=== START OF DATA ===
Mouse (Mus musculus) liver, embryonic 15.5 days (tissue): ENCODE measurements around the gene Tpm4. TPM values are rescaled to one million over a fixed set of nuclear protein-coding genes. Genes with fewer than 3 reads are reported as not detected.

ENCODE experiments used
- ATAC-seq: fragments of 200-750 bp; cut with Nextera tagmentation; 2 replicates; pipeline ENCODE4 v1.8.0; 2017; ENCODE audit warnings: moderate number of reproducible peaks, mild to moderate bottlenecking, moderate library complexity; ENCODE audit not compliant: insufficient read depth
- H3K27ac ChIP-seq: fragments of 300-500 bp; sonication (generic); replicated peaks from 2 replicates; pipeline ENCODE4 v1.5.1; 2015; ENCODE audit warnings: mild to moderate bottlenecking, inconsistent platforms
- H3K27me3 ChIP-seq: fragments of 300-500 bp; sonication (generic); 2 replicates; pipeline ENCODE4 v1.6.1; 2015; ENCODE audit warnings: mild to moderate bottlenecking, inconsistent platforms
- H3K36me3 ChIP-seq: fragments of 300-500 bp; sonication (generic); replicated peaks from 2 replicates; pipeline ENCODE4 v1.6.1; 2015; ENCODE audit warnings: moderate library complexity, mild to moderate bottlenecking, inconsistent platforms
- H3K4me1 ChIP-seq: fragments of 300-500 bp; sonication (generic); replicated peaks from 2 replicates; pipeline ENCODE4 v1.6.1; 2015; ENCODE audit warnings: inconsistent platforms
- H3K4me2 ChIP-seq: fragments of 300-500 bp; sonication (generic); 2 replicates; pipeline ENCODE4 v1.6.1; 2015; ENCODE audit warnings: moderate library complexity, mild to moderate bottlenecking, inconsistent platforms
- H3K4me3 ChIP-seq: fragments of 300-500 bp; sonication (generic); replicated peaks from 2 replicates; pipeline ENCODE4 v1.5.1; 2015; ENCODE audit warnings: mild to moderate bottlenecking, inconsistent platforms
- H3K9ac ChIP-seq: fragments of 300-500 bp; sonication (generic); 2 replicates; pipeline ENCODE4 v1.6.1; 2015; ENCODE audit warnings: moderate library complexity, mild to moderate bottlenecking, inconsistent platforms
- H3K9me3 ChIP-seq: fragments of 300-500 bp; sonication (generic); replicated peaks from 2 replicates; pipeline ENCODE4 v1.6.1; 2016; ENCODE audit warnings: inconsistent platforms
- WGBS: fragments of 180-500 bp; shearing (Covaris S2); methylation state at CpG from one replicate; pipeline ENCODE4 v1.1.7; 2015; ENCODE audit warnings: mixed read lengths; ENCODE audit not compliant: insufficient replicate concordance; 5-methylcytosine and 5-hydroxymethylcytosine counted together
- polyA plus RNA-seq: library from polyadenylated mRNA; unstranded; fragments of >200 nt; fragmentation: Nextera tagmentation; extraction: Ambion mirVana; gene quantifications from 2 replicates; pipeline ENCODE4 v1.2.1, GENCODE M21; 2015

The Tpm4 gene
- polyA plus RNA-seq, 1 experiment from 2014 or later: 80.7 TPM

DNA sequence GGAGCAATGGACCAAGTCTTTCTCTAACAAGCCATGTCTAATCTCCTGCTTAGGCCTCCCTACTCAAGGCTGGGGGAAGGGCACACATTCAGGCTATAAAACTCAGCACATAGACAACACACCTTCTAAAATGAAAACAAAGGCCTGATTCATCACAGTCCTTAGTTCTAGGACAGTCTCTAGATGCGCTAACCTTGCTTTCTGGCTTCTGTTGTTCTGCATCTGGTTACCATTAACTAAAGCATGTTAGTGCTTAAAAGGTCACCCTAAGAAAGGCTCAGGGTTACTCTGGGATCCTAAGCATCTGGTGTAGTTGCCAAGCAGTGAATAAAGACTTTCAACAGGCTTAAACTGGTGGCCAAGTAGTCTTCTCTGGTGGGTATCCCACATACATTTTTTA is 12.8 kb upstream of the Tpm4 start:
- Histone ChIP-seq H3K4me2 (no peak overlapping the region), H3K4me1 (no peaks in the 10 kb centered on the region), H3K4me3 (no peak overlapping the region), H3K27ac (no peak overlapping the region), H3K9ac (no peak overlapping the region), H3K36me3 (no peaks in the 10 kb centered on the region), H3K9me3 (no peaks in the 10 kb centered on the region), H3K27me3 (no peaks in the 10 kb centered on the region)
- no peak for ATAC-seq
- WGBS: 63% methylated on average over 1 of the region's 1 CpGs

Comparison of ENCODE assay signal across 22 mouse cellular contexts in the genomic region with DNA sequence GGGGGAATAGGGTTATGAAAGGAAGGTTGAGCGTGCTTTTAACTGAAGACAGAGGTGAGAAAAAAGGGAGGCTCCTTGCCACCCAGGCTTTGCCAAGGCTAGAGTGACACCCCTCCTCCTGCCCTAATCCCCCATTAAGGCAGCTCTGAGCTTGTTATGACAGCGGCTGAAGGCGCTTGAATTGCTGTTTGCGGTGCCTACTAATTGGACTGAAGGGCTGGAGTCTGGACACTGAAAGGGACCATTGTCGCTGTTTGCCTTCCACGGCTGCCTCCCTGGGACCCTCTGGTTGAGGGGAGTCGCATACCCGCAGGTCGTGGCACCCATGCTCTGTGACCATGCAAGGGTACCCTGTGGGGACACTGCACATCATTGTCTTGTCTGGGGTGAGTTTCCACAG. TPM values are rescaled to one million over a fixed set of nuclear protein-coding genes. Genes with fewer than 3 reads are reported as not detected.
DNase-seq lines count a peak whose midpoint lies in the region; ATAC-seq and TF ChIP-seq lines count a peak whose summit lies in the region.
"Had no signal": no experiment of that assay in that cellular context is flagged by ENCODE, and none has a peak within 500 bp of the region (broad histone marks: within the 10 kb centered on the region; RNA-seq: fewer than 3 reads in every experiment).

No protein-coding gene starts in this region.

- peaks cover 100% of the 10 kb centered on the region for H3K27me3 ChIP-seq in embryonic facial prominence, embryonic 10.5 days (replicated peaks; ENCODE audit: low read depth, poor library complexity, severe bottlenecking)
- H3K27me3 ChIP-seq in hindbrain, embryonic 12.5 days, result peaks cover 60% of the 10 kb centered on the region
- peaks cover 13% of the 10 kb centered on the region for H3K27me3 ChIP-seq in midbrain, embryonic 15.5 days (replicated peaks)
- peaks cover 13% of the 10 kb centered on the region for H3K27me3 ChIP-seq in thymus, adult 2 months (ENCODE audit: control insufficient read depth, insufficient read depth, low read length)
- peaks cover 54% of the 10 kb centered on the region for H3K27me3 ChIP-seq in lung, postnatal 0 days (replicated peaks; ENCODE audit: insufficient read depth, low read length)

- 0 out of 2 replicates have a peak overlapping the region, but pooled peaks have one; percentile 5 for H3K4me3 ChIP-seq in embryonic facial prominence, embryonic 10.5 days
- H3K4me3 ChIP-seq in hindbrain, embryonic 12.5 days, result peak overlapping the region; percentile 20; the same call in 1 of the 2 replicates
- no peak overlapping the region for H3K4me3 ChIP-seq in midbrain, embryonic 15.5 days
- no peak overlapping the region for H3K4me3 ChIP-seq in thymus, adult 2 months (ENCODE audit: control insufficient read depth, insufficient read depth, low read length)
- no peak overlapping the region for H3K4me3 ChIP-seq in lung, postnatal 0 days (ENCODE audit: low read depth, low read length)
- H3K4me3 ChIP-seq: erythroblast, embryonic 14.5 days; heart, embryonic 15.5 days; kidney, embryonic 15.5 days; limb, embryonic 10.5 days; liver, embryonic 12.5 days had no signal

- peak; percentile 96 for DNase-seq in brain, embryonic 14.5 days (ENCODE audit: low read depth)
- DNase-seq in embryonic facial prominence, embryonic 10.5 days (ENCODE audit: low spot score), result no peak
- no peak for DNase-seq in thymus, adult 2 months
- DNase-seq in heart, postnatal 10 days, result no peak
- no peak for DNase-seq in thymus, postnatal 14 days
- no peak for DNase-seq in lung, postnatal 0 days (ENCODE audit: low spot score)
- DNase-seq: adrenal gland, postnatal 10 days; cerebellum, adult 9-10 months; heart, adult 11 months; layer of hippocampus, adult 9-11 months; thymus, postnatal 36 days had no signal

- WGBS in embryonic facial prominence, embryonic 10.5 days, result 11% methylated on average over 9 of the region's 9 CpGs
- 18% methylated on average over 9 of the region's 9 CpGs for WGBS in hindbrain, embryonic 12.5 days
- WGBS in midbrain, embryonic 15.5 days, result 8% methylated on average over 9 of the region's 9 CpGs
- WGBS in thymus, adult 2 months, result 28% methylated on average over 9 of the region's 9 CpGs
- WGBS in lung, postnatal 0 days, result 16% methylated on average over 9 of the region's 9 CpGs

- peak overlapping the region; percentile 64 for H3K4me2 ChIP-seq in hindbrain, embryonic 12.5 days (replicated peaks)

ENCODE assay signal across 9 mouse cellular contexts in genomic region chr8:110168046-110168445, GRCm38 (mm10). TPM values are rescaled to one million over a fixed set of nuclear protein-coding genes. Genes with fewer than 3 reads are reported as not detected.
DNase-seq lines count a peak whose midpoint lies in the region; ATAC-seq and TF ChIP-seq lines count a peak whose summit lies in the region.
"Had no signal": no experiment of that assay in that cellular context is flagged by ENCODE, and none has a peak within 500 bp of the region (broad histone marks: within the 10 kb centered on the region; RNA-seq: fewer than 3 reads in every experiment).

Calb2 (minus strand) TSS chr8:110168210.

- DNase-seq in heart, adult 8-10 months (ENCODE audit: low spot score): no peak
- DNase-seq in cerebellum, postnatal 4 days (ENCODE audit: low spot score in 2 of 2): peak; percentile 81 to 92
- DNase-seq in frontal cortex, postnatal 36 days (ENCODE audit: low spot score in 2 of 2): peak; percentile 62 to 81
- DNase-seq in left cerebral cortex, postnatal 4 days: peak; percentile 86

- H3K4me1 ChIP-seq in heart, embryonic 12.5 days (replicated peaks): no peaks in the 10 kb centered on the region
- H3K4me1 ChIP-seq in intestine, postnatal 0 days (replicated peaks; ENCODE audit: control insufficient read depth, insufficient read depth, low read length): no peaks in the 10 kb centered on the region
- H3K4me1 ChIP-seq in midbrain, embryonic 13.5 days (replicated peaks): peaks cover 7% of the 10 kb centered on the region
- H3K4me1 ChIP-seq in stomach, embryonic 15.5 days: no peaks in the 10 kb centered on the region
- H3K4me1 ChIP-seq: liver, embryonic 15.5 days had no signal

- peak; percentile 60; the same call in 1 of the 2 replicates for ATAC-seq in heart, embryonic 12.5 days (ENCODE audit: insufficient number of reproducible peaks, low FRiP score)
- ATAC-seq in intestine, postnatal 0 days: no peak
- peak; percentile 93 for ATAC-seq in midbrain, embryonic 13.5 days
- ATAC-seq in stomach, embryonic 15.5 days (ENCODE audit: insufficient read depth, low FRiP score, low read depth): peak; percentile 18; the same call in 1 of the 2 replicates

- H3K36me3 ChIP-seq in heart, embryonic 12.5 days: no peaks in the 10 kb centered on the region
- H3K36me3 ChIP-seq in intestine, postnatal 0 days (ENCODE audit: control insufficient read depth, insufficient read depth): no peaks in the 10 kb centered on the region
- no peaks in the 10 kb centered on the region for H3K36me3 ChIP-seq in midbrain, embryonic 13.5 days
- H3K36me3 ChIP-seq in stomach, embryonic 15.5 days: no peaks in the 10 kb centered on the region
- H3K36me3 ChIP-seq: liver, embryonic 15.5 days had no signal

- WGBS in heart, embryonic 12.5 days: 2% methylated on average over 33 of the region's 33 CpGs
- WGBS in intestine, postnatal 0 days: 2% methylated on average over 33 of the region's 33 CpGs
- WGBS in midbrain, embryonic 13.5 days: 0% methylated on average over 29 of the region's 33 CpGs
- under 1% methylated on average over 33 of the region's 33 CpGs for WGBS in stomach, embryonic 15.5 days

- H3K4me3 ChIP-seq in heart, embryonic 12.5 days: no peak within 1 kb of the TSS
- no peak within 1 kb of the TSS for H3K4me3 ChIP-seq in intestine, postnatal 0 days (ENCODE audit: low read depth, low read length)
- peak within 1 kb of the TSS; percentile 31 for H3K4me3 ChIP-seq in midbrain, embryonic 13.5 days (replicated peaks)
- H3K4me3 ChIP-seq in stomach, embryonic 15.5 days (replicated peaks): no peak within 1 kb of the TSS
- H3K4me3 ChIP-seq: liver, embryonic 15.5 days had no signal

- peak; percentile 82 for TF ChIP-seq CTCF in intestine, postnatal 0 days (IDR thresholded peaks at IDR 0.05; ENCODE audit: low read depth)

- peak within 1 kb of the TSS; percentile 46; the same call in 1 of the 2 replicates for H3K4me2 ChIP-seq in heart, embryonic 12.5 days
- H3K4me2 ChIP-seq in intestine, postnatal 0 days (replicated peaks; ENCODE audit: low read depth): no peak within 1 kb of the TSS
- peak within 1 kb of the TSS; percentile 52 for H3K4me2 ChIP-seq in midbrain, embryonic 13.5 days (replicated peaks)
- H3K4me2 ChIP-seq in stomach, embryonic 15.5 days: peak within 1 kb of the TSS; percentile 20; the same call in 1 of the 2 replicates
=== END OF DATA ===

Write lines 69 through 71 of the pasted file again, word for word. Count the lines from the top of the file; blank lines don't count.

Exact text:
- H3K36me3 ChIP-seq: liver, embryonic 15.5 days had no signal

- WGBS in heart, embryonic 12.5 days: 2% methylated on average over 33 of the region's 33 CpGs
- WGBS in intestine, postnatal 0 days: 2% methylated on average over 33 of the region's 33 CpGs